(a) Preparation:

The catalyst was prepared from a natural zeolite: erionite, Nevada, U.S.A.

X-ray analysis has shown that the product was the mineral erionite having a tridimensional channel system with 8-membered rings (3.65.2 Å).

For erionite, the following typical unit cell composition is given by W. M. Meier and D. H. Olson ("Atlas of Zeolite Structure Types", p. 35):

(Na2, Ca . . . )4.5 Al9 Si27 O72.27H2 O

The zeolite was treated as described in example 3.

The Si/Al ratio of this zeolite was 3.

(b) Use:

The reaction conditions were the same as in example 1. The results are given in table 1.

The results obtained in examples 1 to 5 are given in table 1.

The table shows the activity and the carbon selectivity for ethylene for the various natural zeolites used in the dehydration of ethanol into ethylene.

For the results appearing in this table,

(1) The maximum theoretical conversion of ethanol into hydrocarbons and water is always reached and is respectively 61% and 39% by weight.

(2) The conversion percentage is expressed as follows: ##EQU1## (3) The carbon selectivity for ethylene (% by weight) is expressed as follows: ##EQU2##

The study of table 1 shows that, in all the examples under the reaction conditions mentioned, ethanol is completely converted and the carbon selectivity for ethylene is of 100% by weight, except for H-ZEOLON 700 for which the carbon selectivity is of 99.8% by weight.

                                  TABLE 1__________________________________________________________________________NATURAL ZEOLITE CATALYSTS    CATALYSTS:                               H-CHABAZITE/                                        H-ERIO-    H-ZEOLON 700             H-ZEOLON 400                      H-CHABAZITE                               ERIONITE NITE__________________________________________________________________________Example n    1        2        3        4        5Si/Al    5        5        2        2-3      3Temperature (K)    536      531      483      516      483WHSV (h-1)    2.5      2.5      2.5      2.5      2.5Contact time (sec)    0.6      0.6      0.6      0.6      0.6Pressure (atm)    1.0      1.0      1.0      1.0      1.0Test time:g ethanol/    10.0     60.0     60.0     60       60g catalystConversion (%)    100.0    100.0    100.0    100.0    100.0Selectivity    99.8     100.0    100.0    100.0    100.0for C2 H4(% by weight)__________________________________________________________________________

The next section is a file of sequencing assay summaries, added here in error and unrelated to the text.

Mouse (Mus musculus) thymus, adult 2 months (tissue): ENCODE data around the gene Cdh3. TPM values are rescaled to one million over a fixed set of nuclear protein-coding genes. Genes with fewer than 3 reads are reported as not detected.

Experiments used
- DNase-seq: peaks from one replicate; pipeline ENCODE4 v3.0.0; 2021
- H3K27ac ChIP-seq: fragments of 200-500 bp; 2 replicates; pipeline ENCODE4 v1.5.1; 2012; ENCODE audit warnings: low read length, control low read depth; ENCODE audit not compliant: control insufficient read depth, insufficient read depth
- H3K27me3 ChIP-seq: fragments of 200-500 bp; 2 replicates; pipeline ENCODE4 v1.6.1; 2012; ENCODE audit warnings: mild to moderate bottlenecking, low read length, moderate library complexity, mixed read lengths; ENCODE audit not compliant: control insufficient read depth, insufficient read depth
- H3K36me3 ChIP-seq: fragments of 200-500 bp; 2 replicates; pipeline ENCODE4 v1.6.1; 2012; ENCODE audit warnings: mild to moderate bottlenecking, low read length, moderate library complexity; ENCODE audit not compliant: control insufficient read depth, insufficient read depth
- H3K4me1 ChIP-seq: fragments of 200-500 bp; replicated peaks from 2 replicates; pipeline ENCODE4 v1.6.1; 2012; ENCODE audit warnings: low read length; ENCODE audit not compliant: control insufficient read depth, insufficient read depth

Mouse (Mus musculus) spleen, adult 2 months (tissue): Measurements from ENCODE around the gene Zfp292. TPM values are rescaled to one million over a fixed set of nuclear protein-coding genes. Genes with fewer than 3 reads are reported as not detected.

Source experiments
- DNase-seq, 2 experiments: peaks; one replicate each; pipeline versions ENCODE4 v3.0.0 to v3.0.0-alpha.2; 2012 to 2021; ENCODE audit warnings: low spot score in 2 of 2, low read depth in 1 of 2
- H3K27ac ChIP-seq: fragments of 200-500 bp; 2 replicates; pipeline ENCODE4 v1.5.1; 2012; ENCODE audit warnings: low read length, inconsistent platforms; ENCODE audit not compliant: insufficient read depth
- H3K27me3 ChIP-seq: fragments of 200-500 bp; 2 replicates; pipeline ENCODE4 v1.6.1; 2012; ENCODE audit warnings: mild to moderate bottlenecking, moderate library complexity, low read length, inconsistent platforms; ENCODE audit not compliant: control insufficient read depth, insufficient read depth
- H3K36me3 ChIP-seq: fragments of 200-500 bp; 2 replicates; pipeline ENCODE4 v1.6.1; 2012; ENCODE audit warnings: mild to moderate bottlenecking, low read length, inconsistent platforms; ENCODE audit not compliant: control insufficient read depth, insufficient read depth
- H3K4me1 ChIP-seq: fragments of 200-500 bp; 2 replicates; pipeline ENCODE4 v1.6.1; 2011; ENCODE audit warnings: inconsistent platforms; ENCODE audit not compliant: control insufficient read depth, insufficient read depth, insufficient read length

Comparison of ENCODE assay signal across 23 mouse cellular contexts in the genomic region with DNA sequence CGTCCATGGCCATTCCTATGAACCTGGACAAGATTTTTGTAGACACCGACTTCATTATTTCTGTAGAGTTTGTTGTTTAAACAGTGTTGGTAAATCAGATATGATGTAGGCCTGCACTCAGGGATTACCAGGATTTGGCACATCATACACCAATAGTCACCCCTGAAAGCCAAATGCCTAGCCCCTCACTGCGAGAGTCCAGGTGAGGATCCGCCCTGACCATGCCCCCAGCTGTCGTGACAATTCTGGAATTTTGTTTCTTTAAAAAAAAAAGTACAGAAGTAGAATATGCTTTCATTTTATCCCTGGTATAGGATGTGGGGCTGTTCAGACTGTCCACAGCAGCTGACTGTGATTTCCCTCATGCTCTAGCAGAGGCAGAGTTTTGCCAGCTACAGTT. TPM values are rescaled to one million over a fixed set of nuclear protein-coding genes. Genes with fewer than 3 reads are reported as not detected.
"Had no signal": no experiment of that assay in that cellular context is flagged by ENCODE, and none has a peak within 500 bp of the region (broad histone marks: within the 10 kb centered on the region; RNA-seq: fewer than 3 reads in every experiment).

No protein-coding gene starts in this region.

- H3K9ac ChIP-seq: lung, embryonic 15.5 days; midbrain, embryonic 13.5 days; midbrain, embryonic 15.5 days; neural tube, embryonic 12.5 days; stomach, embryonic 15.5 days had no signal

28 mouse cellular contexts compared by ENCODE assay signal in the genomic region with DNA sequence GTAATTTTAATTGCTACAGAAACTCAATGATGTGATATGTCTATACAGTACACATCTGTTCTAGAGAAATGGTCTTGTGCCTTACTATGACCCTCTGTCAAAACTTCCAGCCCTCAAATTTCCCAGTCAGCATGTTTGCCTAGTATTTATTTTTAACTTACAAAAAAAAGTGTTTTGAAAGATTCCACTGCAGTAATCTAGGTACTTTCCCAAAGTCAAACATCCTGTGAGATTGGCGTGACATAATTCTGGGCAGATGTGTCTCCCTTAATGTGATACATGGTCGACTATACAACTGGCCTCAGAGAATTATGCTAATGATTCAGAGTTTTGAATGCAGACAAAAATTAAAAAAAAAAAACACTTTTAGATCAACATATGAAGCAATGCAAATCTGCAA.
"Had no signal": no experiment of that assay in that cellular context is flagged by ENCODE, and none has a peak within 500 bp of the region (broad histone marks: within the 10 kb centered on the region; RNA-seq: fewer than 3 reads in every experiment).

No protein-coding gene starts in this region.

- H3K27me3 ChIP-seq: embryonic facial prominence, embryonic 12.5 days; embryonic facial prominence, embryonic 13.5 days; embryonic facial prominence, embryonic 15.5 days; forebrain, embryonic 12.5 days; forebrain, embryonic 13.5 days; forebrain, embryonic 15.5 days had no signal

Example 6

Stability test of the catalyst H-ZEOLON 700 of example 1.

The H-ZEOLON 700 catalyst was prepared from commercial zeolite ZEOLON 700 (Norton) as described in example 1.

A sample of this catalyst was treated respectively with 0.5N hydrochloric acid, with 0.1N sodium hydroxide and with 0.5N hydrochloric acid, each time at a temperature of 353 K. and during half an hour.

After each use, the catalyst was washed and air-dried. The X-ray analysis has shown that the zeolite structure was intact after this treatment. This zeolite had the same structure as this of example 1.

The operating conditions and the results are given in table 2.

This table shows that the catalyst H-ZEOLON 700 shows a rate of conversion of ethanol into ethylene of 100% and at the same time a carbon selectivity for ethylene of 100% by weight.

The table also shows the quick deactivation of the non treated H-ZEOLON 700 catalyst.

On the contrary, the treatments with an acid and a base considerably increase the stability of the same catalyst for selectively producing ethylene from aqueous ethanol (94% by weight) obtained by distilling a fermentation liquor.

              TABLE 2______________________________________CATALYST: H-ZEOLON 700  NOT-TREATED   TREATED______________________________________REACTION CONDITIONSTemperature    536     536     536   536   536   536(K)WHSV (h-1)    2.5     2.5     2.5   2.5   2.5   2.5Contact time    0.6     0.6     0.6   0.6   0.6   0.6(sec)Pressure 1.0     1.0     1.0   1.0   1.0   1.0(atm)g ethanol/    10      25      60    10    25    60g catalystConversion    100.0   55.5    36.9  100.0 100.0 100.0(%)DISTRIBUTION OF THE PRODUCTS (% by weight)Diethyl ether    0.0     15.0    6.0   0.0   0.0   0.0Acetaldehyde    0.0     0.0     0.0   0.0   0.0   0.0Water    39.1    35.5    37.6  39.1  39.1  39.1Hydro-   60.9    49.5    56.4  60.9  60.9  60.9carbonsCO       0.0     0.0     0.0   0.0   0.0   0.0CO2 0.0     0.0     0.0   0.0   0.0   0.0DISTRIBUTION OF THE HYDROCARBONS(% by weight)Methane  0.0     0.0     0.0   0.0   0.0   0.0Ethylene 100.0   100.0   100.0 100.0 100.0 100.0Propylene    0.0     0.0     0.0   0.0   0.0   0.0C3 +    0.0     0.0     0.0   0.0   0.0   0.0______________________________________